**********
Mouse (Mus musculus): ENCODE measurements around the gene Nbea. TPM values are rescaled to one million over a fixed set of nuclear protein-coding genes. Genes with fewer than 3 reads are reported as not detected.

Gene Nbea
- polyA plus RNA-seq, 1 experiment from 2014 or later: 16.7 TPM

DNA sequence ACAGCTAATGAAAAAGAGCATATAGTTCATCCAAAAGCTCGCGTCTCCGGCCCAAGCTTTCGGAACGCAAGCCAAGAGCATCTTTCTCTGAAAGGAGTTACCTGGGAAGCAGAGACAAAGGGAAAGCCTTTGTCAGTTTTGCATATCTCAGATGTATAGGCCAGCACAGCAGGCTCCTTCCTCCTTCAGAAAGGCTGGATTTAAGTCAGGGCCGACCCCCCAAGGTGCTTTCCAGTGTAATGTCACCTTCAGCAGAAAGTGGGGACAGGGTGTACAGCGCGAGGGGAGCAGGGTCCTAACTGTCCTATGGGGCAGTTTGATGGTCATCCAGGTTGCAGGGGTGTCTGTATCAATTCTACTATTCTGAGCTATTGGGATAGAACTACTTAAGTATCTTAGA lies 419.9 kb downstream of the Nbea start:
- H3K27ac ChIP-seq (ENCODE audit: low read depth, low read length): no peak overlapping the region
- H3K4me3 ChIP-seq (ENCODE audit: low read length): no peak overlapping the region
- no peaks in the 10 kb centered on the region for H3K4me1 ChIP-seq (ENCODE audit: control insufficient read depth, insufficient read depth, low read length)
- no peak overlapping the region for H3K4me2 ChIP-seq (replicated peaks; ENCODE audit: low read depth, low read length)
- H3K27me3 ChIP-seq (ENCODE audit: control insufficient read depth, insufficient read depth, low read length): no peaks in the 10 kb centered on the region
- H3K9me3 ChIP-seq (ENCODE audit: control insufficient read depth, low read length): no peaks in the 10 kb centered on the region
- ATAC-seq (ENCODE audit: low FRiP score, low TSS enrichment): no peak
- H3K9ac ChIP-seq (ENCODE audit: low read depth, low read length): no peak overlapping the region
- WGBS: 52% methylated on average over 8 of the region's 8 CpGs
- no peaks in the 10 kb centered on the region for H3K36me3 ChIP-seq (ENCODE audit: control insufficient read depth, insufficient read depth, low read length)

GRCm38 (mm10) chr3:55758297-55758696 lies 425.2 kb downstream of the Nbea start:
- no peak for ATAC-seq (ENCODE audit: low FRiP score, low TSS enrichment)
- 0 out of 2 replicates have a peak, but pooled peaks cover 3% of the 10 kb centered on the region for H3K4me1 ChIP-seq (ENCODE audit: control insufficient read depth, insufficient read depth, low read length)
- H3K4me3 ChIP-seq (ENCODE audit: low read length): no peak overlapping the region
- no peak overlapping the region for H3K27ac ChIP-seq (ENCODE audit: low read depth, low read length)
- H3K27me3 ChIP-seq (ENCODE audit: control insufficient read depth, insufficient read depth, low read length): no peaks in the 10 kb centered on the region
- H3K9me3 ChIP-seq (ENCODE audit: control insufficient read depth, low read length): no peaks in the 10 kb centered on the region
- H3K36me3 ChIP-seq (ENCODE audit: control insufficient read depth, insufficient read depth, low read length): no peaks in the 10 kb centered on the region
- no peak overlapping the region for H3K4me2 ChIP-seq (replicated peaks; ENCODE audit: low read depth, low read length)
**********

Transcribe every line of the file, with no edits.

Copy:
Mouse (Mus musculus): ENCODE measurements around the gene Nbea. TPM values are rescaled to one million over a fixed set of nuclear protein-coding genes. Genes with fewer than 3 reads are reported as not detected.

Gene Nbea
- polyA plus RNA-seq, 1 experiment from 2014 or later: 16.7 TPM

DNA sequence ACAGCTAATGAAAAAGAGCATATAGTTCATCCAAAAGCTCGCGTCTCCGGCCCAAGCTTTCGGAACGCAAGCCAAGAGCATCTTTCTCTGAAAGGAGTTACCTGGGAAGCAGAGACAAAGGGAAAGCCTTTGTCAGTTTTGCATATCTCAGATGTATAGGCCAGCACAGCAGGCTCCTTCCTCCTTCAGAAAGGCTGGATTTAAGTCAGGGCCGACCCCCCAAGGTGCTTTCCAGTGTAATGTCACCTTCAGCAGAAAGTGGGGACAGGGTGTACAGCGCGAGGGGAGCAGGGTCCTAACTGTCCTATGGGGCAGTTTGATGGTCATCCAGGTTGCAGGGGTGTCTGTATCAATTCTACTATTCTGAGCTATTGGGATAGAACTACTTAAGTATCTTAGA lies 419.9 kb downstream of the Nbea start:
- H3K27ac ChIP-seq (ENCODE audit: low read depth, low read length): no peak overlapping the region
- H3K4me3 ChIP-seq (ENCODE audit: low read length): no peak overlapping the region
- no peaks in the 10 kb centered on the region for H3K4me1 ChIP-seq (ENCODE audit: control insufficient read depth, insufficient read depth, low read length)
- no peak overlapping the region for H3K4me2 ChIP-seq (replicated peaks; ENCODE audit: low read depth, low read length)
- H3K27me3 ChIP-seq (ENCODE audit: control insufficient read depth, insufficient read depth, low read length): no peaks in the 10 kb centered on the region
- H3K9me3 ChIP-seq (ENCODE audit: control insufficient read depth, low read length): no peaks in the 10 kb centered on the region
- ATAC-seq (ENCODE audit: low FRiP score, low TSS enrichment): no peak
- H3K9ac ChIP-seq (ENCODE audit: low read depth, low read length): no peak overlapping the region
- WGBS: 52% methylated on average over 8 of the region's 8 CpGs
- no peaks in the 10 kb centered on the region for H3K36me3 ChIP-seq (ENCODE audit: control insufficient read depth, insufficient read depth, low read length)

GRCm38 (mm10) chr3:55758297-55758696 lies 425.2 kb downstream of the Nbea start:
- no peak for ATAC-seq (ENCODE audit: low FRiP score, low TSS enrichment)
- 0 out of 2 replicates have a peak, but pooled peaks cover 3% of the 10 kb centered on the region for H3K4me1 ChIP-seq (ENCODE audit: control insufficient read depth, insufficient read depth, low read length)
- H3K4me3 ChIP-seq (ENCODE audit: low read length): no peak overlapping the region
- no peak overlapping the region for H3K27ac ChIP-seq (ENCODE audit: low read depth, low read length)
- H3K27me3 ChIP-seq (ENCODE audit: control insufficient read depth, insufficient read depth, low read length): no peaks in the 10 kb centered on the region
- H3K9me3 ChIP-seq (ENCODE audit: control insufficient read depth, low read length): no peaks in the 10 kb centered on the region
- H3K36me3 ChIP-seq (ENCODE audit: control insufficient read depth, insufficient read depth, low read length): no peaks in the 10 kb centered on the region
- no peak overlapping the region for H3K4me2 ChIP-seq (replicated peaks; ENCODE audit: low read depth, low read length)